A recent study has revealed that man’s best friend looked very different 40 million years – like small, mongoose-like animals. They lived in forest environments and had stiffer limbs that were not designed for running. What turned them into pursuit-pounce predators you may ask? Climate change.
The researchers came to this conclusion after looking at fossils of 32 different species of dogs from North American. Some of them belonged to animals that lived 40 million years ago, while other belonged to animals that only lived 2 million years ago.
They wide variety helped experts better understand how and why dogs evolved into the animals we know and love today. The fossils informed that the ancient animals resembled present day mongooses much more than they did present day dogs.
The researcher team was especially interested in studying the elbows and the teeth of the fossils. The experts explained that the elbows of predators offer really great clues to how the animals evolved their forelimbs over the decades because it relates to their locomotion repertoire.
After comparing changes in the climate to the changes in the animals’ forelimbs, they saw that the two coincided. Once the temperatures started to cool down, open grasslands were created, and dogs went from having forelimbs that were designed for grappling prey (they used to be ambush predators) to being pursuit-pounce predators that can run at high speeds.
They basically started to resemble modern day foxes and coyotes. Their teeth also underwent chances and became more durable as the animals had to start sinking them into savannah prey, rather than forest prey.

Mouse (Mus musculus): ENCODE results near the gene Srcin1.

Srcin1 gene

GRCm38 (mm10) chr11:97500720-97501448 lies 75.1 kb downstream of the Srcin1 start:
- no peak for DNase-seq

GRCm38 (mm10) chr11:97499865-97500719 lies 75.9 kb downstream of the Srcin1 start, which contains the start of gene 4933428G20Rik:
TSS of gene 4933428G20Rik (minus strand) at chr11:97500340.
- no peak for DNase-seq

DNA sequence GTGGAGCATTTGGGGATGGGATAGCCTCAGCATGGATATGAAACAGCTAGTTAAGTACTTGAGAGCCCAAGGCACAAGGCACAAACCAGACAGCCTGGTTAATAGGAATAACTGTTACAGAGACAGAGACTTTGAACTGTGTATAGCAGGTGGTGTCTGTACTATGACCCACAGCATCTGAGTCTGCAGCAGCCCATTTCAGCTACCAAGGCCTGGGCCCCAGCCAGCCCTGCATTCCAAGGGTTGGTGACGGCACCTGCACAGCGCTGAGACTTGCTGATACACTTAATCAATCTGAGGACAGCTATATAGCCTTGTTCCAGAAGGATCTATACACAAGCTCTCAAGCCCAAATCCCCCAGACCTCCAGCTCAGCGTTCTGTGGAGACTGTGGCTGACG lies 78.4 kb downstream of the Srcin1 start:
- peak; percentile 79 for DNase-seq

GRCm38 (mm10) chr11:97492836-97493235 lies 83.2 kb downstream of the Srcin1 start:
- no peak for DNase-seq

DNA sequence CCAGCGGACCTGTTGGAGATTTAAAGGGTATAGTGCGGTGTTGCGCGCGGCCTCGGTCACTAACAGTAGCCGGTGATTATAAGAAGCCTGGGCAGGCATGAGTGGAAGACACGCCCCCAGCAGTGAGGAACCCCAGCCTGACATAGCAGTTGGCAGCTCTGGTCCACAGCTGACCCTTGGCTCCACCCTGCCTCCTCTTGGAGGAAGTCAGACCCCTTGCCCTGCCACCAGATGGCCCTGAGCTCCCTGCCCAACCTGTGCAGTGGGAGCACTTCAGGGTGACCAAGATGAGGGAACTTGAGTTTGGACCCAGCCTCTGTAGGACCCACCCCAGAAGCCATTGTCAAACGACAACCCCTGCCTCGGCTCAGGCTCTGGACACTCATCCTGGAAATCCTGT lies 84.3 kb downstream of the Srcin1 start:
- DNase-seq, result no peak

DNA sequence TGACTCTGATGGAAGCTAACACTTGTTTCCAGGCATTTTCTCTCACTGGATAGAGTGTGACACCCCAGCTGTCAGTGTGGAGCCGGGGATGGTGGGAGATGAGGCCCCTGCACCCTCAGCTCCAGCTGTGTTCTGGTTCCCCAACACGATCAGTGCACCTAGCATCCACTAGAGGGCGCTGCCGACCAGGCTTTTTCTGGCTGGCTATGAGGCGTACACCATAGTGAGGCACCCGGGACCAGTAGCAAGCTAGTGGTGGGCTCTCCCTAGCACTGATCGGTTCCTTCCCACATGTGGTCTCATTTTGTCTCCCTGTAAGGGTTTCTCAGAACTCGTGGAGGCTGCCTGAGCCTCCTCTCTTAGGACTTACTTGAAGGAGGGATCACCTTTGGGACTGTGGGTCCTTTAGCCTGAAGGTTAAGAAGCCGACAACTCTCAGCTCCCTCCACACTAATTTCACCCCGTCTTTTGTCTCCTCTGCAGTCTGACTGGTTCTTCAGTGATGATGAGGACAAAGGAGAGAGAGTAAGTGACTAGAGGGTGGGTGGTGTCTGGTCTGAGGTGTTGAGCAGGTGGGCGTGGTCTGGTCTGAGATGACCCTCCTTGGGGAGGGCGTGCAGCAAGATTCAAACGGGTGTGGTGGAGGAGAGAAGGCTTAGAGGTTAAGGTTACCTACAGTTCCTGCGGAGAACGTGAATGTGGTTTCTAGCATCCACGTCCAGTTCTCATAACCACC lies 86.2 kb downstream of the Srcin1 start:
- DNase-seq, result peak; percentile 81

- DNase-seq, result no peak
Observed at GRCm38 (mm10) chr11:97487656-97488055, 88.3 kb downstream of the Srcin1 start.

Soon after this they evolved into wolves, or what the research team described as “dogged, follow-a-caribou-for-a-whole-day pursuers”.
The study has made scientists wonder how the recent climate change caused by human activity may affect the animals living on our planet. A study from a couple of months ago has already shown that certain types of lizards are adapting to the warmer climate by changing their sex from male to female. Field experts have speculated that we may end up getting some entirely female species.
And the new study shines a light on how carnivorous predators can evolve to adapt to different climates.
Christine Janis, co-author on the study and professor of ecology and evolutionary biology from Brown University, gave a statement informing that the study is “reinforcing the idea that predators may be as directly sensitive to climate and habitat as herbivores. Although this seems logical, it hadn’t been demonstrated before”.
She went on to say that the findings also reinforce the notion that dogs originated in North America. Researchers have proven that dogs have only had a presence in Eurasia and Africa for about 7 million years. And as far as South America goes, the region has only had dogs for a mere 2 million years.
What’s more, Professor Janis also pointed out that the Canidae family is the only one to get out of North America. The Borophaginae family and the Hesperocyoninae family have not spread to other regions.
The study was published in the journal Nature Communications.
Image Source: animalia-life.com